Loughborough University
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Control of charge transports in semiconductor superlattices using an acoustic wave

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posted on 2015-02-16, 09:39 authored by M. Kofoworola Awodele
In this work, we describe the electron dynamics in semiconductor superlattices (SLs) when driven by an acoustic wave. First, we discuss the physical features and structure of SLs. Then we describe semiclassical transport in periodic potential driven by a plane wave, and the dynamics of ultracold atoms in the periodic potentials. Secondly, we explore single electron dynamics in superlattices driven by an acoustic wave, then present and analyse the types of electron trajectories according to the strength of the acoustic wave amplitude. The two dynamical regimes obtained depend on the wave amplitude strength and the initial position of electrons in the acoustic wave. The frequency range of the oscillation produced can be as large as terahertz. Lastly, we discuss the effect of applying a static electric field to the acoustically driven SLs. When the acoustic wave and electric fields were applied together along the axis of SLs, we obtained a higher peak drift velocity than when the acoustic wave or electric fields were applied alone. We use the phase portrait to explain the electron trajectory and the path of the electrons. The global state associated with the drastic change in the drift velocity of the electrons depends on the varied parameters in the dynamical systems. We numerically calculate the electron trajectories while we varied the strength of electric field and wave amplitude to investigate the role of interactions in the system. When very high electric field and very high wave amplitude are applied together along the axis of SL, global catastrophe occurs. This is the discontinuous bifurcation in dynamical system.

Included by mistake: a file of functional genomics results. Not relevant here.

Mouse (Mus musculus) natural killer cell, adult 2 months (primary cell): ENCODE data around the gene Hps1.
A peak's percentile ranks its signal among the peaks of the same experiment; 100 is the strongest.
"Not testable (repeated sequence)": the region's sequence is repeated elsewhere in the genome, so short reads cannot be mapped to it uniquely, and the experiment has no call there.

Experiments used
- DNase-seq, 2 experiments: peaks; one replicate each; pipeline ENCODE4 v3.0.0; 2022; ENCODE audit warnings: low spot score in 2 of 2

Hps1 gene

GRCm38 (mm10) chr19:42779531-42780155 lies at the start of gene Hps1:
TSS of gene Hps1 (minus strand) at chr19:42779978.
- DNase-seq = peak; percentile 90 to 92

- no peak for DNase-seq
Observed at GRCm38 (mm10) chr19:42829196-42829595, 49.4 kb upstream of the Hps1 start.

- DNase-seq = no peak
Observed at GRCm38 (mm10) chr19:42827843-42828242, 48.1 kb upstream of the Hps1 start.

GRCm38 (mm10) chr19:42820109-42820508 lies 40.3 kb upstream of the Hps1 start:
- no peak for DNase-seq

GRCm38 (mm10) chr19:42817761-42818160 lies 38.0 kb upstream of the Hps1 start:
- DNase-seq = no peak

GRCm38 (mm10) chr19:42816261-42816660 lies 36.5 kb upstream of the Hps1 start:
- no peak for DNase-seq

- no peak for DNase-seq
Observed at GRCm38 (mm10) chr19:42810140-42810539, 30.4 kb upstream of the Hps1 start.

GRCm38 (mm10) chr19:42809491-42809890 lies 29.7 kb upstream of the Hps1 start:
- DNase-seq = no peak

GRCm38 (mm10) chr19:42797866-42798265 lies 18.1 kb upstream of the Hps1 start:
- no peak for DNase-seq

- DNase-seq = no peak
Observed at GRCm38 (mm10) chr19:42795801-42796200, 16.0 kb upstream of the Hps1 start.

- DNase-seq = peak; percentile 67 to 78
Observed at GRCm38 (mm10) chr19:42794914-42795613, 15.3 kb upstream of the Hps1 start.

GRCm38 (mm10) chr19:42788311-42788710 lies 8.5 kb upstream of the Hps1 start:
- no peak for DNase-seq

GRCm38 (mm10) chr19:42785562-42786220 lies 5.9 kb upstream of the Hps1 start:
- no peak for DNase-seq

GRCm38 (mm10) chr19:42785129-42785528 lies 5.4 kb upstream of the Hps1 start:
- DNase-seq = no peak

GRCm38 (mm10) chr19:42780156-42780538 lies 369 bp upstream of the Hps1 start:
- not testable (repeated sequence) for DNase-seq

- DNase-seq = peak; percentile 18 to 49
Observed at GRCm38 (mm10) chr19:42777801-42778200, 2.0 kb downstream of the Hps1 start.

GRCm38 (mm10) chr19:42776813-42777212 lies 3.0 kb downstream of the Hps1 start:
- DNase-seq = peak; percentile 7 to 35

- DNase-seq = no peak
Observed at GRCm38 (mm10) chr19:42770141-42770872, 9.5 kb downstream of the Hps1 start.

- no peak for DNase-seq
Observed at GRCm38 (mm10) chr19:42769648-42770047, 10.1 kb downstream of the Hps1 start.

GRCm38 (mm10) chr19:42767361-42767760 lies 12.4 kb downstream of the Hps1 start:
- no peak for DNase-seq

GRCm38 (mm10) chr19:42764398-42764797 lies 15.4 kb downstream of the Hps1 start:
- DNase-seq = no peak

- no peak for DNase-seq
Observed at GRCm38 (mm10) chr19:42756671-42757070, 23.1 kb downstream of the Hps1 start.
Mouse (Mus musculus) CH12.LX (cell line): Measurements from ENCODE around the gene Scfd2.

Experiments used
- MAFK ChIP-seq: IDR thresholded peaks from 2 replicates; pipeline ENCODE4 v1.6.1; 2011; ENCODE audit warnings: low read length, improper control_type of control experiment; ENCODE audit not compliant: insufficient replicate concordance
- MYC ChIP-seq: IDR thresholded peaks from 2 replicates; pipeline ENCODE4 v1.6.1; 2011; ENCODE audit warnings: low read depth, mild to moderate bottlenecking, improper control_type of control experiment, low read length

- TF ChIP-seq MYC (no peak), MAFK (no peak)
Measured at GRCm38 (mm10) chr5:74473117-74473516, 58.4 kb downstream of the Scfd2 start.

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© M. Kofo Awodele

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This work is made available according to the conditions of the Creative Commons Attribution-NonCommercial-NoDerivatives 4.0 International (CC BY-NC-ND 4.0) licence. Full details of this licence are available at: https://creativecommons.org/licenses/by-nc-nd/4.0/

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A Doctoral Thesis. Submitted in partial fulfilment of the requirements for the award of Doctor of Philosophy of Loughborough University.


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